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November factory output up 5.3% despite drag from biomedicals
MANUFACTURERS are ending the year on a cheerful note amid a strengthening global outlook.
But economists expect the sector's breakneck pace of growth to slow in the new year, due partly to base effects. Singapore's factory output expanded 5.3 per cent year-on-year in November.
This was below economists' expectations of an 8.1 per cent increase - largely because of a plunge in biomedical manufacturing output, which tends to be volatile.
But most other segments continued to record strong expansion, including electronics manufacturing which has been a key driver of economic growth this year. Excluding biomedical manufacturing, overall factory output would have gone up 13.9 per cent.
Manufacturing, which makes up a fifth of the economy, has been a standout performer this year, thanks largely to surging global demand for semiconductors and related gear.
The electronics cluster expanded 27.6 per cent in November over the same month a year earlier, as the semiconductors, computer peripherals and infocomms and consumer electronics segments posted strong growth. Electronics output has surged 37.1 per cent from January to November this year, compared with the same period last year.
Precision engineering, which has also benefited from the pickup in electronics demand, grew 19.9 per cent year-on-year in November, according to the Economic Development Board's data out on Tuesday.
The chemicals cluster's output also increased 7.5 per cent, with all segments recording growth.
However, some manufacturers fared less well. Biomedical manufacturing shrank 23.3 per cent year-on-year, largely due to a 31.1 per cent slide in pharmaceuticals output.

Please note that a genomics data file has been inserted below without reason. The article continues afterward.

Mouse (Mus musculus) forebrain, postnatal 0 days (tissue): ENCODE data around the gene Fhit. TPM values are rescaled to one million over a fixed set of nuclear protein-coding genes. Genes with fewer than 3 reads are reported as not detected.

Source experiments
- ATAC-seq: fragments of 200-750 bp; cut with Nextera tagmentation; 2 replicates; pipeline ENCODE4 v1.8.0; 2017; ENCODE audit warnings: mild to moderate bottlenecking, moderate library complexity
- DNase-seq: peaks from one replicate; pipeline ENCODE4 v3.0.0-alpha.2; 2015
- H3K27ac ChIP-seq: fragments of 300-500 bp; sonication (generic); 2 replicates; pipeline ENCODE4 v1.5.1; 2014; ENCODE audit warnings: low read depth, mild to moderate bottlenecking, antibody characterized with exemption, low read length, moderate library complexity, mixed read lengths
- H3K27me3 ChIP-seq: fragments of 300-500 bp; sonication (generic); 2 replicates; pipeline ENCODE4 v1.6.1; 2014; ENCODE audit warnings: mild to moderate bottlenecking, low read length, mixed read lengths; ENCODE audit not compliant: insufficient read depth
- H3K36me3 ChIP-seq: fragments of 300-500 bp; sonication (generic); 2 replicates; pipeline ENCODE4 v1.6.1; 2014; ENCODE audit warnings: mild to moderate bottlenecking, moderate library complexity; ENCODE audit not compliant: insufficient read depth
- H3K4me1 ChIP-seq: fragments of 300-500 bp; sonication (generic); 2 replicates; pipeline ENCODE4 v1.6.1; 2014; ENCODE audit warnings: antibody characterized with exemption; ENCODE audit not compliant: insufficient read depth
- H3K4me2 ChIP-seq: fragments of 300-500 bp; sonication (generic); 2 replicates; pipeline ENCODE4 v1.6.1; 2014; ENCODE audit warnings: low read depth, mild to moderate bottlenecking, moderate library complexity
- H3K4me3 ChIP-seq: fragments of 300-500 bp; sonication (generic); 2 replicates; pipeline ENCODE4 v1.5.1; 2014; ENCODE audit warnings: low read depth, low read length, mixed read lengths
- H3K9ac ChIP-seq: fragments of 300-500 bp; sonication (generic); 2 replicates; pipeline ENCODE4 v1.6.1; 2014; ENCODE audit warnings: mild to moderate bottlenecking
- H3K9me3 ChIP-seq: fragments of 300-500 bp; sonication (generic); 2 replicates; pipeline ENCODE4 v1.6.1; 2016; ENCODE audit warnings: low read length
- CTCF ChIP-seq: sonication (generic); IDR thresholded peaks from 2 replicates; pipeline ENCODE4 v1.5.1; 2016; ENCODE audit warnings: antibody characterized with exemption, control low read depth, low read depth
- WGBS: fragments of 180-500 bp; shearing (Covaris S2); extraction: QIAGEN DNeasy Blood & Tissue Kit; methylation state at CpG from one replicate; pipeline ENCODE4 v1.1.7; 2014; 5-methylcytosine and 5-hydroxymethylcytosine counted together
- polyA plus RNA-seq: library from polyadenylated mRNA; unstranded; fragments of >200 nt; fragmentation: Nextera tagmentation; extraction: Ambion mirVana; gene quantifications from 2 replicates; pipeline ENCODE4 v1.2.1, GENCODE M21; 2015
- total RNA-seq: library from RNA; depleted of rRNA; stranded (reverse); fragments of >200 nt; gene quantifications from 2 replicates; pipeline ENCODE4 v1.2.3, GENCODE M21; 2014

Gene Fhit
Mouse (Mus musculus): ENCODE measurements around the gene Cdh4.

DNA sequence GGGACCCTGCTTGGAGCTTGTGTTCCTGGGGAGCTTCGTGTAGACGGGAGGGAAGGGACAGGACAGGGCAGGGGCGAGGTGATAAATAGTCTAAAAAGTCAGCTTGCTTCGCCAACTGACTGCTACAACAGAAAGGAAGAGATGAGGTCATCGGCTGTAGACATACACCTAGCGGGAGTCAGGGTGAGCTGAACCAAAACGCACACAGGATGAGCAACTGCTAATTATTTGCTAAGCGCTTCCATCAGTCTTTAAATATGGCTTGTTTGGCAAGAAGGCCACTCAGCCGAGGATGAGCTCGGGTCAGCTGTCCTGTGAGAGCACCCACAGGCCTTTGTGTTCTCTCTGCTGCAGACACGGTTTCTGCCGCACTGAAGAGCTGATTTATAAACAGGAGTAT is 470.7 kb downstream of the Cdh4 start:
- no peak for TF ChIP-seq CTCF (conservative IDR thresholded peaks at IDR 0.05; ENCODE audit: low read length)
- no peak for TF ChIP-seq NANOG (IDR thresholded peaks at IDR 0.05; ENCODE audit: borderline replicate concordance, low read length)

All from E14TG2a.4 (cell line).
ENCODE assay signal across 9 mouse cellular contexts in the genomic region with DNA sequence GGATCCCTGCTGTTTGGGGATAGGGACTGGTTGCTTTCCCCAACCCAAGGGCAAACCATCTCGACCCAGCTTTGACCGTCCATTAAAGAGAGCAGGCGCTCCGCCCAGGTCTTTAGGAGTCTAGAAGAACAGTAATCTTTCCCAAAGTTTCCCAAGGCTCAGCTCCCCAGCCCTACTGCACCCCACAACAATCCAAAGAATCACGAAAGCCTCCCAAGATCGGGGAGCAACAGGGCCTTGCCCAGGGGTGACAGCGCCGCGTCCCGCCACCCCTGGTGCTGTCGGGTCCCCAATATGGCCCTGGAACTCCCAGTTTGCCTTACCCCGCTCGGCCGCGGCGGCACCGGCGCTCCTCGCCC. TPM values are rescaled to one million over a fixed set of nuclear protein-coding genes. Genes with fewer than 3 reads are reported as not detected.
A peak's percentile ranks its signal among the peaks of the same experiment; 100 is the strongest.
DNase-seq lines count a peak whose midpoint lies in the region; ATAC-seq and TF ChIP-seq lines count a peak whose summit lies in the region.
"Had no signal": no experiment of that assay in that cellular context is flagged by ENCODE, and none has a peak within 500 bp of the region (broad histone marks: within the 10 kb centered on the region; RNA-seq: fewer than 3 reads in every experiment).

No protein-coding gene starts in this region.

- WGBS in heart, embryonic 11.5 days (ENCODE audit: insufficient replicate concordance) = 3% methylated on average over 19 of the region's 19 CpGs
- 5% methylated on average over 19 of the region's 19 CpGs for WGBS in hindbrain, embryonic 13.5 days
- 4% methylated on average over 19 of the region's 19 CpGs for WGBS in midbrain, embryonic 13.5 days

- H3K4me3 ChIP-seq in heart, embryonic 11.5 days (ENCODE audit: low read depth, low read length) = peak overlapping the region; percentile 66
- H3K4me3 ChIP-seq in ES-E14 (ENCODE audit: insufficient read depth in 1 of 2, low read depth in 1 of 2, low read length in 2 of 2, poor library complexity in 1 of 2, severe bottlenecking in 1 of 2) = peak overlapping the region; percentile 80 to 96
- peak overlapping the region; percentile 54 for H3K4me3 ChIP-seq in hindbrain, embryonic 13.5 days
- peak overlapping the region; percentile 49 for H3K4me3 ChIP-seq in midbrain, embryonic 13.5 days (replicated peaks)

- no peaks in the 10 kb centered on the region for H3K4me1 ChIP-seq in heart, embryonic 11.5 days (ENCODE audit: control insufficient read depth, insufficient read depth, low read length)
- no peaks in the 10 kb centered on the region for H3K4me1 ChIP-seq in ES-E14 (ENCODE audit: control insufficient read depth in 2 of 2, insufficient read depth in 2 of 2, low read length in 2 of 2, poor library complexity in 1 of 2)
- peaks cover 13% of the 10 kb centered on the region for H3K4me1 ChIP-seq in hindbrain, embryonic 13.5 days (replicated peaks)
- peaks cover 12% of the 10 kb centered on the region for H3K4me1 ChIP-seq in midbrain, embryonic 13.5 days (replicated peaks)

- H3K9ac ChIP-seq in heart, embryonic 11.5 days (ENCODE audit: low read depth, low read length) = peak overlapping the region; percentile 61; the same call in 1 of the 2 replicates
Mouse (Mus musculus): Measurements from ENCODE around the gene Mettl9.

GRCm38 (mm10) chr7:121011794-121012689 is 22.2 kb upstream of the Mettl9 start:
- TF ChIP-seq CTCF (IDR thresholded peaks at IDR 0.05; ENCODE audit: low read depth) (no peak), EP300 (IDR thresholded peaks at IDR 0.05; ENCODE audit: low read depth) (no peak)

The transport engineering cluster also suffered. Output decreased 8.3 per cent year-on-year in November, dragged down by declines in the land transport and marine and offshore engineering segments.
A report from Moody's Analytics noted that manufacturing activity in Singapore has cooled since August but production is still increasing at a healthy pace, having risen for 15 consecutive months, thanks to the upturn in global demand.
"Although manufacturing should continue to benefit from favourable external conditions, a high base from a year earlier is likely to inhibit growth in coming months," the report noted.
UOB economist Francis Tan also cautioned against over-optimism. "It is without doubt that another month of strong production numbers in November continues the optimism surrounding the recovery story in Singapore's manufacturing industries.
"However, we had previously mentioned that we should not be overly optimistic. Although growth in the manufacturing sector has become more broad-based, the growth rate in the semiconductor segment may be slower due to the high base effects of 2017."